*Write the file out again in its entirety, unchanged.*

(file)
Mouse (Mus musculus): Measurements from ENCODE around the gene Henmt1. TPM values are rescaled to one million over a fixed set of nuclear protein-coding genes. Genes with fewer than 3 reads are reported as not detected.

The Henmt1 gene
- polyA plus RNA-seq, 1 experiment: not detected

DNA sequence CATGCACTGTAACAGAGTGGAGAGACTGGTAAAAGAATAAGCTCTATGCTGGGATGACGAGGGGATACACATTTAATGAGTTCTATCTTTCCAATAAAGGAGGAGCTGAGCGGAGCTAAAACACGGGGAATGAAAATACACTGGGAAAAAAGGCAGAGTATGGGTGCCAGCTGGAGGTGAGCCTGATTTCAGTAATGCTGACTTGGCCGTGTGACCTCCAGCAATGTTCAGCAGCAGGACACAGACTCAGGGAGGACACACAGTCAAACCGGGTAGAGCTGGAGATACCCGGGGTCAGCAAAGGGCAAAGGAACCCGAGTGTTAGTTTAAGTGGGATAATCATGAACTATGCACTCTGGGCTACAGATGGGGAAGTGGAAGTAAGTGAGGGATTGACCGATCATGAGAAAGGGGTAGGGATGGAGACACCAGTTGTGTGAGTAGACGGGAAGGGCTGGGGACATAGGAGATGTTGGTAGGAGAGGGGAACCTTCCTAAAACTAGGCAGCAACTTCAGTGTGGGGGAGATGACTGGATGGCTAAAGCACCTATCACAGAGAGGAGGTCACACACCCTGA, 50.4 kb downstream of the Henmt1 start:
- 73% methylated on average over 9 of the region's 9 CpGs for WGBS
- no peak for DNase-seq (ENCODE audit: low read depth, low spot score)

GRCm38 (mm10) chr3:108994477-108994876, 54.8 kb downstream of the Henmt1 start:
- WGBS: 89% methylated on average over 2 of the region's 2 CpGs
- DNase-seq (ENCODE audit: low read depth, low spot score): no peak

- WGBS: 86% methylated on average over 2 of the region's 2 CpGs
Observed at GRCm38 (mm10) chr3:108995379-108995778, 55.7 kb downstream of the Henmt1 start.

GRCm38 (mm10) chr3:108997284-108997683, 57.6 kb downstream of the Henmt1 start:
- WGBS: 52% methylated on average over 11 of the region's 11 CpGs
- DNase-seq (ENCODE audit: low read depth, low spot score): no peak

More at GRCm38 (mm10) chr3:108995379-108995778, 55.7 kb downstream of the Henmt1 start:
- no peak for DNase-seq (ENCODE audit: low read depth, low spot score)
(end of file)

Mouse (Mus musculus): Measurements from ENCODE around the gene Henmt1. TPM values are rescaled to one million over a fixed set of nuclear protein-coding genes. Genes with fewer than 3 reads are reported as not detected.

The Henmt1 gene
- polyA plus RNA-seq, 1 experiment: not detected

DNA sequence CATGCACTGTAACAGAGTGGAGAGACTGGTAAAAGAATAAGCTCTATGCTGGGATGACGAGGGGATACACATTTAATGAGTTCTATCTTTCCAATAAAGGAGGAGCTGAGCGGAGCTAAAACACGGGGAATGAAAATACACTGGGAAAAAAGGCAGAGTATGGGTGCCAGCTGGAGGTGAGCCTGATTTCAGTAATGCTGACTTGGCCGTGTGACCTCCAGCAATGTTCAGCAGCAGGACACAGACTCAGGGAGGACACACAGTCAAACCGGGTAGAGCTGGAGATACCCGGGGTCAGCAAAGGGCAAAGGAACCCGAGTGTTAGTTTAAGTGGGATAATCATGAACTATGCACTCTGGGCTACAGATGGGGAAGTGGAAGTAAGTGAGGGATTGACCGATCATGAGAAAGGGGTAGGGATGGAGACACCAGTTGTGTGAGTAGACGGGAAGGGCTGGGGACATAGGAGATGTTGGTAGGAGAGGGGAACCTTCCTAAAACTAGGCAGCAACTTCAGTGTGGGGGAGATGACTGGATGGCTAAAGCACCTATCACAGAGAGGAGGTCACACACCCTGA, 50.4 kb downstream of the Henmt1 start:
- 73% methylated on average over 9 of the region's 9 CpGs for WGBS
- no peak for DNase-seq (ENCODE audit: low read depth, low spot score)

GRCm38 (mm10) chr3:108994477-108994876, 54.8 kb downstream of the Henmt1 start:
- WGBS: 89% methylated on average over 2 of the region's 2 CpGs
- DNase-seq (ENCODE audit: low read depth, low spot score): no peak

- WGBS: 86% methylated on average over 2 of the region's 2 CpGs
Observed at GRCm38 (mm10) chr3:108995379-108995778, 55.7 kb downstream of the Henmt1 start.

GRCm38 (mm10) chr3:108997284-108997683, 57.6 kb downstream of the Henmt1 start:
- WGBS: 52% methylated on average over 11 of the region's 11 CpGs
- DNase-seq (ENCODE audit: low read depth, low spot score): no peak

More at GRCm38 (mm10) chr3:108995379-108995778, 55.7 kb downstream of the Henmt1 start:
- no peak for DNase-seq (ENCODE audit: low read depth, low spot score)